Photographing America's Poverty Problem

Thursday, September 15, 2011

New Census numbers show that the U.S. has reached its worst level of poverty since 1983. About 15 percent of Americans live beneath the poverty line. That means that almost 46 million Americans do not earn $11,100 dollars a year as a single person; or, that they live in a family of four that makes under $22,314. The numbers beg the question: are the poor being forgotten in this country?

Photojouranlist Steve Liss says that the problem of poverty may be even worse than the Census data suggests. Liss is a professor of photojournalism at Columbia College in Chicago and director of AmericanPoverty.Org, where he documents poverty with vivid photographs.

Comments [6]

J Ferry

Encourage those who are interested to read Understanding Poverty in the U.S., just released, for some surprising facts about households labeled as poor in the U.S.
http://www.heritage.org/research/reports/2011/09/understanding-poverty-in-the-united-states-surprising-facts-about-americas-poor

Sep. 16 2011 09:44 AM
dorothy from LA

@rob kammerer from new york ... that's photo journalism in a nutshell...

Sep. 16 2011 06:10 AM
rob kammerer from new york

This morning Celeste had suggested taking photographs of your family and neighborhood that may illustrate the ramifications of poverty. I would like to add that in taking photographs of your neighborhood be respectful of neighbors who may be in the photograph. I do not believe many people would like to be in photograph supposedly showing "what happens to people when they are poor".
Some may argue such photos seed a helpful response. But the argument could also be made it is exploitive of someone's unfortunate circumstance.

Sep. 15 2011 06:12 PM

The problem is that we care WAY TOO MUCH for the poor but we have setup our government much like helicopter parents and thusly retard the growth of those citizens by making them completely dependent upon that parent/government.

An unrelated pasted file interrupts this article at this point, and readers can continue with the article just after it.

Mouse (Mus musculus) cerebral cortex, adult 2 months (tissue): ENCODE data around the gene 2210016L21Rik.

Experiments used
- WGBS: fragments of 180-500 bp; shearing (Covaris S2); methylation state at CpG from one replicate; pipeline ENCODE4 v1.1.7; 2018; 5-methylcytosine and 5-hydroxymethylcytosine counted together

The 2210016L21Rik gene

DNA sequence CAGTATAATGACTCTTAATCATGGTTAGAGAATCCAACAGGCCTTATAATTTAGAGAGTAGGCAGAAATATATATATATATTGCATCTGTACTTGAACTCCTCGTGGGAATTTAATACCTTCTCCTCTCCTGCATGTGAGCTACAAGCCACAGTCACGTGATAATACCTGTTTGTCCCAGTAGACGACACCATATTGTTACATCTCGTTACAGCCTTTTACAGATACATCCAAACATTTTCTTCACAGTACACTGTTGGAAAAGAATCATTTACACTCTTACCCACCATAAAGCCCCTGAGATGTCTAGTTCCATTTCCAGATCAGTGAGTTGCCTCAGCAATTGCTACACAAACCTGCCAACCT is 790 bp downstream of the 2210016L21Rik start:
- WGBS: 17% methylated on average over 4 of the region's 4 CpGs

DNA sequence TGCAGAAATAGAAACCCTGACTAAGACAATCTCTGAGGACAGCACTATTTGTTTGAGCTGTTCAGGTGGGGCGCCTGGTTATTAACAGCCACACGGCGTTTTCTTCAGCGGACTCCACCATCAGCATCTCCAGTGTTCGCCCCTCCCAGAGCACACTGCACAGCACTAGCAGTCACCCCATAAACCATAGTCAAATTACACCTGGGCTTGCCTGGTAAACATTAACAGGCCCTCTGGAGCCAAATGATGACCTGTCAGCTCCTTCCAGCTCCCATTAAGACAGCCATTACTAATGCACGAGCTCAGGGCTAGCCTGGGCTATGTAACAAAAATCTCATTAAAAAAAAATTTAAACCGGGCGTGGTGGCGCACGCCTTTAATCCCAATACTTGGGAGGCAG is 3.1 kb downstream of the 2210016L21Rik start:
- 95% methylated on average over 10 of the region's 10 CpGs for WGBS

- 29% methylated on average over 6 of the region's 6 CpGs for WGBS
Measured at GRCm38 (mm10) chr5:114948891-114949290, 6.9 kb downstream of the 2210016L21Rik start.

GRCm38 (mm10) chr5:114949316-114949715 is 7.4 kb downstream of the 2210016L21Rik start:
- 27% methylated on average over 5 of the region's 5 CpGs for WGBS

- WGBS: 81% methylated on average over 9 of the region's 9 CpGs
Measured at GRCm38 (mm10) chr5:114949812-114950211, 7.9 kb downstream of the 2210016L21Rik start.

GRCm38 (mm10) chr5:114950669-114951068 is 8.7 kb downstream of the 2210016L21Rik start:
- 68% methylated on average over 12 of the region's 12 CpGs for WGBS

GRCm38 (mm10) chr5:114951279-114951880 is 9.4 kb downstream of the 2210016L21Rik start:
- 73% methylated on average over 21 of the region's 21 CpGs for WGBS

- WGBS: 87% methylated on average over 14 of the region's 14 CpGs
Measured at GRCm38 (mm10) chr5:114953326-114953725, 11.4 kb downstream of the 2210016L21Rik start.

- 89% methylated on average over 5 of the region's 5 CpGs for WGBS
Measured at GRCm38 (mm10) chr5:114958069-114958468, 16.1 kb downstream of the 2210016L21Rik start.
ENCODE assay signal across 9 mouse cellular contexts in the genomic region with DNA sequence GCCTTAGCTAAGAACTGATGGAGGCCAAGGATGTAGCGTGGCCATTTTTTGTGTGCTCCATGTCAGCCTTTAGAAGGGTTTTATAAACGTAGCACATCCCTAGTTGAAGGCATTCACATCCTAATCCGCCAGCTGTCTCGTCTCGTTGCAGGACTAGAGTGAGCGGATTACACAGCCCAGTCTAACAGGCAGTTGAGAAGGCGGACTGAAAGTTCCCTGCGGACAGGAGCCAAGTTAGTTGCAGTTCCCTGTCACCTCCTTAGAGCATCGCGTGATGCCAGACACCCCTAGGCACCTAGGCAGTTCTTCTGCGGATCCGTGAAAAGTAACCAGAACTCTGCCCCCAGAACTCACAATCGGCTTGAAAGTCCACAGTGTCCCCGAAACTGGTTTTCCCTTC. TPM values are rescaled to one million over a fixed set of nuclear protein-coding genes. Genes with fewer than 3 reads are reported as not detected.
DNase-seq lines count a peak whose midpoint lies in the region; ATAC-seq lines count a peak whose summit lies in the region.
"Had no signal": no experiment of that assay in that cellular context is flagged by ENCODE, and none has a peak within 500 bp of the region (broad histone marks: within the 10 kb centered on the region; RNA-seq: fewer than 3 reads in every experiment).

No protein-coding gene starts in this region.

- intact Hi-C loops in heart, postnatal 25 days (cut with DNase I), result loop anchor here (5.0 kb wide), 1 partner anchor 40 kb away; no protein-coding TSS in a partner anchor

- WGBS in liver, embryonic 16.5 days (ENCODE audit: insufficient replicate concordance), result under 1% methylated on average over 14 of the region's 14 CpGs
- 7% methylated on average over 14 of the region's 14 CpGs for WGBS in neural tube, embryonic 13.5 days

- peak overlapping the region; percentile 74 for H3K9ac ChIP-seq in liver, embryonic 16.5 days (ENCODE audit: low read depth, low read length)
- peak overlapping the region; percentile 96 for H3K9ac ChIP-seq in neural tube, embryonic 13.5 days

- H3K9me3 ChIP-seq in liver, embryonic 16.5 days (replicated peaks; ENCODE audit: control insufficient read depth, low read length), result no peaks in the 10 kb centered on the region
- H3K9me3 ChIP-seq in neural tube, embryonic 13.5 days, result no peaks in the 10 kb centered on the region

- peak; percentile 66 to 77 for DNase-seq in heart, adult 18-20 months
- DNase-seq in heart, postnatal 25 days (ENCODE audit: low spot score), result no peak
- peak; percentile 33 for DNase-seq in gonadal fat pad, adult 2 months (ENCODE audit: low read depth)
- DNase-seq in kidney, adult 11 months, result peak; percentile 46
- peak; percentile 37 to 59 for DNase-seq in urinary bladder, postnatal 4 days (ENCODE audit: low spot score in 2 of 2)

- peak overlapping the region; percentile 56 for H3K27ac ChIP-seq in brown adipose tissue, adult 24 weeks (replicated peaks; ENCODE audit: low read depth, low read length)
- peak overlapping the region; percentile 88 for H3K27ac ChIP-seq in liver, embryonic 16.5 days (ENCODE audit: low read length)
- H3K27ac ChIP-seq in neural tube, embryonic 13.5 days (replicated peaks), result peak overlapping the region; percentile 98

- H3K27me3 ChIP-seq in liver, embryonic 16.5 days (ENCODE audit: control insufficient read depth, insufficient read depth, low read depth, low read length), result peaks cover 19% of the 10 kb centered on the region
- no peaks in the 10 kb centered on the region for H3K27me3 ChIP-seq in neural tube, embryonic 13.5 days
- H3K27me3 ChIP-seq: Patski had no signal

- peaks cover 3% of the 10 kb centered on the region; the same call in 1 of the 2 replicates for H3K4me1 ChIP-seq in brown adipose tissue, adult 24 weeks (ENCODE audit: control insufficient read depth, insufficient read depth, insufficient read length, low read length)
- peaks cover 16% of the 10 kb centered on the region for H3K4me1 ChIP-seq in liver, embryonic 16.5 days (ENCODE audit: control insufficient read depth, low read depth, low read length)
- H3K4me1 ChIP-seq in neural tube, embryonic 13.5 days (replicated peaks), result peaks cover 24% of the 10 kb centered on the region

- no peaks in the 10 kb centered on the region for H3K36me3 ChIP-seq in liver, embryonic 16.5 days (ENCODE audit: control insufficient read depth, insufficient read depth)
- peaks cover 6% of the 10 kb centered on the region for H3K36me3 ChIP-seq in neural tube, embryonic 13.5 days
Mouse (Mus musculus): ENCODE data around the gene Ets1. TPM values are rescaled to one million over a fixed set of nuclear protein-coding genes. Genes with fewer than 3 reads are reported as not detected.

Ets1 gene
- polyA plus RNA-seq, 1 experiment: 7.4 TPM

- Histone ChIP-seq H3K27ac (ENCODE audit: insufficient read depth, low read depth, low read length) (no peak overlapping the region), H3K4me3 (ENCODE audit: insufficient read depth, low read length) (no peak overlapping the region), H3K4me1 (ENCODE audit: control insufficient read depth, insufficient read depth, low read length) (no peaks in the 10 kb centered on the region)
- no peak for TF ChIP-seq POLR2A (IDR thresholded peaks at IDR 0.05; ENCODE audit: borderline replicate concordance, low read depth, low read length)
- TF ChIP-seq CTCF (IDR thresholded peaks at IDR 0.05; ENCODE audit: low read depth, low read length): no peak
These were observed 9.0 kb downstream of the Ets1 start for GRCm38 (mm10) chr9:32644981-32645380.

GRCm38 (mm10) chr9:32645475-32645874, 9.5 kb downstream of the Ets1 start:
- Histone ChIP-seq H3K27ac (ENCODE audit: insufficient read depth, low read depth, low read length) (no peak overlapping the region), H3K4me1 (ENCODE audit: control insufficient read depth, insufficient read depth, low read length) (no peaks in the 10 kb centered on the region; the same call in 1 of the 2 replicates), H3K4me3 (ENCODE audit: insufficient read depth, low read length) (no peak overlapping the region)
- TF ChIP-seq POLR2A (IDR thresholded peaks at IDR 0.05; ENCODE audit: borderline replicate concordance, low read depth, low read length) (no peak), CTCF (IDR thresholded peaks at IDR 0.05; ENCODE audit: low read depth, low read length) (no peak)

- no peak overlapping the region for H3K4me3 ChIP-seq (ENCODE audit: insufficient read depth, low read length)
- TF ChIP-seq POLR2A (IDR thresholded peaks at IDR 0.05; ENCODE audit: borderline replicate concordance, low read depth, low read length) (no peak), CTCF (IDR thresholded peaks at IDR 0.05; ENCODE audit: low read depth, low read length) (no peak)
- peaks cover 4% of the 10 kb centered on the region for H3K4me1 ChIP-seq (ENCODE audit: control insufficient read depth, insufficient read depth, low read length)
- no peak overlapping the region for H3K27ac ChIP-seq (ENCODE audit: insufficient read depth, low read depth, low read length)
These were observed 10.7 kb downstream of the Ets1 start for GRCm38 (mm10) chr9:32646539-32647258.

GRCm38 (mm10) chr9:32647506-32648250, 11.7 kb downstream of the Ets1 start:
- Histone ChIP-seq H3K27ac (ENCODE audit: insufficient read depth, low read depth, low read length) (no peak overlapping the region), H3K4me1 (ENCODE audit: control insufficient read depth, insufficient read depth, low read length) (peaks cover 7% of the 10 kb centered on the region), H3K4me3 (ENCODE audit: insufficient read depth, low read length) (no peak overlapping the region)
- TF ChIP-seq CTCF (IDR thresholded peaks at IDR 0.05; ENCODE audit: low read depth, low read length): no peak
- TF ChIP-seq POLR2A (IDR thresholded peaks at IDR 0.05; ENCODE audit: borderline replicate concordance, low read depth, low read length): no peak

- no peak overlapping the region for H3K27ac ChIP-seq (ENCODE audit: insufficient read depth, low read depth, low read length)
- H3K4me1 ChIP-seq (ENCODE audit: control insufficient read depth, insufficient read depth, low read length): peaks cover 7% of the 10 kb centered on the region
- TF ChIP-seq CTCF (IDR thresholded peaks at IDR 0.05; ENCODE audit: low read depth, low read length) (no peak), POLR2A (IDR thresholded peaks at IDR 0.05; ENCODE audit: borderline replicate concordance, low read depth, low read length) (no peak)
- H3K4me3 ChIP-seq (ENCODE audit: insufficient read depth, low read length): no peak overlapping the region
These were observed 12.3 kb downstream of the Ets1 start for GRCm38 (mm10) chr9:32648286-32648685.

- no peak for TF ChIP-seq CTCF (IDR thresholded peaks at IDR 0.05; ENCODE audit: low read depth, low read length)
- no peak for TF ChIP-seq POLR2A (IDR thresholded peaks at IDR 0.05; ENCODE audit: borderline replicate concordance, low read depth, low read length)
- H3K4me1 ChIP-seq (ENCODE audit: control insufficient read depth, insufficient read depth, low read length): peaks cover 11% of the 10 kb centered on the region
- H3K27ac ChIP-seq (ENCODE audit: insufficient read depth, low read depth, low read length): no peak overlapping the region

Sep. 15 2011 09:52 AM
Erin from NY

It's interesting that the richest areas of the country tend to be the bluest states politically and the poorest are the reddest. If the richest in America are voting in ways that imply higher taxation for top income earners and support for programs like national healthcare, why are so many in the right wing trying to block that? It could be the fear of the many who are not the richest that they could be further taxed that keeps us so deadlocked, preventing income to our economy for programs that would help the poorest.

Sep. 15 2011 09:37 AM
maya hasegawa from Roxbury (Boston)

Poverty is increasing because the wealth gap in widening. I believe that we expect a family of four to live on about $23K a year. Try living on that as a single person. Programs for the poor have changed in the past years. Many now encourage finding employment, not just living off benefit. But, hello, no jobs. We are in a vicisous cycle here and the way out is creating jobs and the transportation for people to get to them.

Sep. 15 2011 06:34 AM

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